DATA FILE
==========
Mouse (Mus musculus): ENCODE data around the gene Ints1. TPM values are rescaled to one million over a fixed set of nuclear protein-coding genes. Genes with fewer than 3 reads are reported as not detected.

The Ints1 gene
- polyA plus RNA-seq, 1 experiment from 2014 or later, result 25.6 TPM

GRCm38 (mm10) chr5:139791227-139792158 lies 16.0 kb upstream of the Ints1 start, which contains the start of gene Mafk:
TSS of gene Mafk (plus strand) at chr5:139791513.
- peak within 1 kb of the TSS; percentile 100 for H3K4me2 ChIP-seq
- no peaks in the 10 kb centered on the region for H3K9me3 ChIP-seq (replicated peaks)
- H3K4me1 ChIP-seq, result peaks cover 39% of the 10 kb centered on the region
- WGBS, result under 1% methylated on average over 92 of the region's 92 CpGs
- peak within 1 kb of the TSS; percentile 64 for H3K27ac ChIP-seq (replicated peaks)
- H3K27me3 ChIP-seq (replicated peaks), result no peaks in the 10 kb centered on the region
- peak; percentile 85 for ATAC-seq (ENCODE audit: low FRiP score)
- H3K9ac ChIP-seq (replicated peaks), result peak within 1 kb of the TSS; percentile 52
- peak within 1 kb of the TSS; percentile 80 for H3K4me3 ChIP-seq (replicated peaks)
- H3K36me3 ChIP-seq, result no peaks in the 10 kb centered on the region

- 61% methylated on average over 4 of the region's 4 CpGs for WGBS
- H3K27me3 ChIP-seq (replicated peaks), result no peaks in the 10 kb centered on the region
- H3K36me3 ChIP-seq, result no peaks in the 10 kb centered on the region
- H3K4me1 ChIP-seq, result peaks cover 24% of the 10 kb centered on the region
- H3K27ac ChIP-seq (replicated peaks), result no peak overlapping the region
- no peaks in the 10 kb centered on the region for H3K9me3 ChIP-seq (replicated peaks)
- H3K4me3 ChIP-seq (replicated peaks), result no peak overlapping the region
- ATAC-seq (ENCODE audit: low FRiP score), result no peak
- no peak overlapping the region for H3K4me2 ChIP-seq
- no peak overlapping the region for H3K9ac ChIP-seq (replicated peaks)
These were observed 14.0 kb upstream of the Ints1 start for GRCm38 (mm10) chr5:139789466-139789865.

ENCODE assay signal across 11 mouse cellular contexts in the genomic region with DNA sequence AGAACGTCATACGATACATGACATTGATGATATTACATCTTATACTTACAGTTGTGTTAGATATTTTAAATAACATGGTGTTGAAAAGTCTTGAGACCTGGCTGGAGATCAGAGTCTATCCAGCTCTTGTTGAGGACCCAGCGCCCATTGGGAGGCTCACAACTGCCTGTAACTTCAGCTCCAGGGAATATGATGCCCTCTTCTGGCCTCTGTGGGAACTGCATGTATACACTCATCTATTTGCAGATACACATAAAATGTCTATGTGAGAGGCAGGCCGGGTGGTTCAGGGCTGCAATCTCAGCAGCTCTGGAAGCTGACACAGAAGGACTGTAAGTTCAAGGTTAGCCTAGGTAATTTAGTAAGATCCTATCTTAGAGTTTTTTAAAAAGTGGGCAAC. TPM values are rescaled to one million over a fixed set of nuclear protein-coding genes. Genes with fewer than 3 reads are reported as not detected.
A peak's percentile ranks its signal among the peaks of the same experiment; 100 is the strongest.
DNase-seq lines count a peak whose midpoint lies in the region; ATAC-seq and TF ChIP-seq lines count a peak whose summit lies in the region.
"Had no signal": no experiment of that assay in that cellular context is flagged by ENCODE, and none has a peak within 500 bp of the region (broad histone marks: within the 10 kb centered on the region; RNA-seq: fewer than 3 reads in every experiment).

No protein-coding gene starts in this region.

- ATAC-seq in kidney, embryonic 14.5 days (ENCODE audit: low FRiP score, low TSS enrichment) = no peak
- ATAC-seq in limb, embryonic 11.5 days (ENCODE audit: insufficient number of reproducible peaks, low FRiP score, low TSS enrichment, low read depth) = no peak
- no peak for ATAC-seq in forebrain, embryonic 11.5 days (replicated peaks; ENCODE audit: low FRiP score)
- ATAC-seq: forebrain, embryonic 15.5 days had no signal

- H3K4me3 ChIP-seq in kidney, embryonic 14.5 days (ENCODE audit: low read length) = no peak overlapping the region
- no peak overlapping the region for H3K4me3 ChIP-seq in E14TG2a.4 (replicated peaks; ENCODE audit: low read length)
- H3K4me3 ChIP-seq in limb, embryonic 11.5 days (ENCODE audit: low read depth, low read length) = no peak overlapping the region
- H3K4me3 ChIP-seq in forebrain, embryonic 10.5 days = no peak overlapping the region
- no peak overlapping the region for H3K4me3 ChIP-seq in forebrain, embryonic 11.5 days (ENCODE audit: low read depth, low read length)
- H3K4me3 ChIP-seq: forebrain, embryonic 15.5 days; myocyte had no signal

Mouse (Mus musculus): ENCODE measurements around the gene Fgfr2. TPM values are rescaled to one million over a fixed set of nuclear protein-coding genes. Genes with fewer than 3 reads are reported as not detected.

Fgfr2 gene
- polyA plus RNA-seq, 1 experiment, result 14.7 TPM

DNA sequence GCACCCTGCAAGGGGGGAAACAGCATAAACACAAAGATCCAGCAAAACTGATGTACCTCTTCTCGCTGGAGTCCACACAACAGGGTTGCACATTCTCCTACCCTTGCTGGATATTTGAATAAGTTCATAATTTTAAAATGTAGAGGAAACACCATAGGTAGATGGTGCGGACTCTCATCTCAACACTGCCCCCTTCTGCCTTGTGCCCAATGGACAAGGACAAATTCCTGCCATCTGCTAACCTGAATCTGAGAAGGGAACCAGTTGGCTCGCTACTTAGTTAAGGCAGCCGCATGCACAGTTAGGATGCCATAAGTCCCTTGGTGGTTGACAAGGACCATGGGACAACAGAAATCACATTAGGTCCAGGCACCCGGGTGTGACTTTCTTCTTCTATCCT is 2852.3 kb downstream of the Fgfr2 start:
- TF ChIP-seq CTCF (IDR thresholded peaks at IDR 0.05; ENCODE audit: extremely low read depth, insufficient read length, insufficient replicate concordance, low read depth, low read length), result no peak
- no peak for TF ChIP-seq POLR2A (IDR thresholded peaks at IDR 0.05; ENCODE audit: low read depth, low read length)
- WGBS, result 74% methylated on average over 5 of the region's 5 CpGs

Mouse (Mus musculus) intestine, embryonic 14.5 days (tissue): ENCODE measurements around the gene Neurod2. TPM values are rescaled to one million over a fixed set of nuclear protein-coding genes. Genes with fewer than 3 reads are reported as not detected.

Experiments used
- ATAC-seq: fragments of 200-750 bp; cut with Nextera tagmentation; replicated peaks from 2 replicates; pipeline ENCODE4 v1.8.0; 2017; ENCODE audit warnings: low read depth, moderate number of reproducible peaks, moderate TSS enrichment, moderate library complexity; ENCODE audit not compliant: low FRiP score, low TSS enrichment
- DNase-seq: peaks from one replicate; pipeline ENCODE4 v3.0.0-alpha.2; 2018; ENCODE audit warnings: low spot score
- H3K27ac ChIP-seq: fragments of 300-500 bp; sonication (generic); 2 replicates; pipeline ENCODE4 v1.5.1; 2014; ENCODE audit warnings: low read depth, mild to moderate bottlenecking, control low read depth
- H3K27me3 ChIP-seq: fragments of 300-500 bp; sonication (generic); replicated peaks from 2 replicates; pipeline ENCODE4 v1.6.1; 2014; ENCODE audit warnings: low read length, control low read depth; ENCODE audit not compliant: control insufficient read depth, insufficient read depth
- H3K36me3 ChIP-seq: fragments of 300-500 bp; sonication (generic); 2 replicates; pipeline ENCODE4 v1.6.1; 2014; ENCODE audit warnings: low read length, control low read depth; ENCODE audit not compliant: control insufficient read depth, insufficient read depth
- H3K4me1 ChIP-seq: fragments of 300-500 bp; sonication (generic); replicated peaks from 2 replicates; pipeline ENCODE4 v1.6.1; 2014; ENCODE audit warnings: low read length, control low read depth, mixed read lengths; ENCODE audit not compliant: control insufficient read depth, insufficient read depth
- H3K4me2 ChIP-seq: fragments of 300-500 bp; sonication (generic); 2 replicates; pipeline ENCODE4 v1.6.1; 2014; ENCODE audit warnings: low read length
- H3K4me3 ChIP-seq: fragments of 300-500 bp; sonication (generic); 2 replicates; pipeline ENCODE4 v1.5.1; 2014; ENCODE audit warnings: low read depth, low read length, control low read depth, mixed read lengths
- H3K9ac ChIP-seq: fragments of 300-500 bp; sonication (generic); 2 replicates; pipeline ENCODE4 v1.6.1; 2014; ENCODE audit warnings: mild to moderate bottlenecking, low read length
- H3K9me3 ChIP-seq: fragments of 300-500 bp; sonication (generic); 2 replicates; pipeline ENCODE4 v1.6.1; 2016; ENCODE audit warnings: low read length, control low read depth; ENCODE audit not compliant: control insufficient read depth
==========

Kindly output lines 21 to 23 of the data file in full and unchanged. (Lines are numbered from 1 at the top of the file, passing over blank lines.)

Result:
- no peaks in the 10 kb centered on the region for H3K9me3 ChIP-seq (replicated peaks)
- H3K4me3 ChIP-seq (replicated peaks), result no peak overlapping the region
- ATAC-seq (ENCODE audit: low FRiP score), result no peak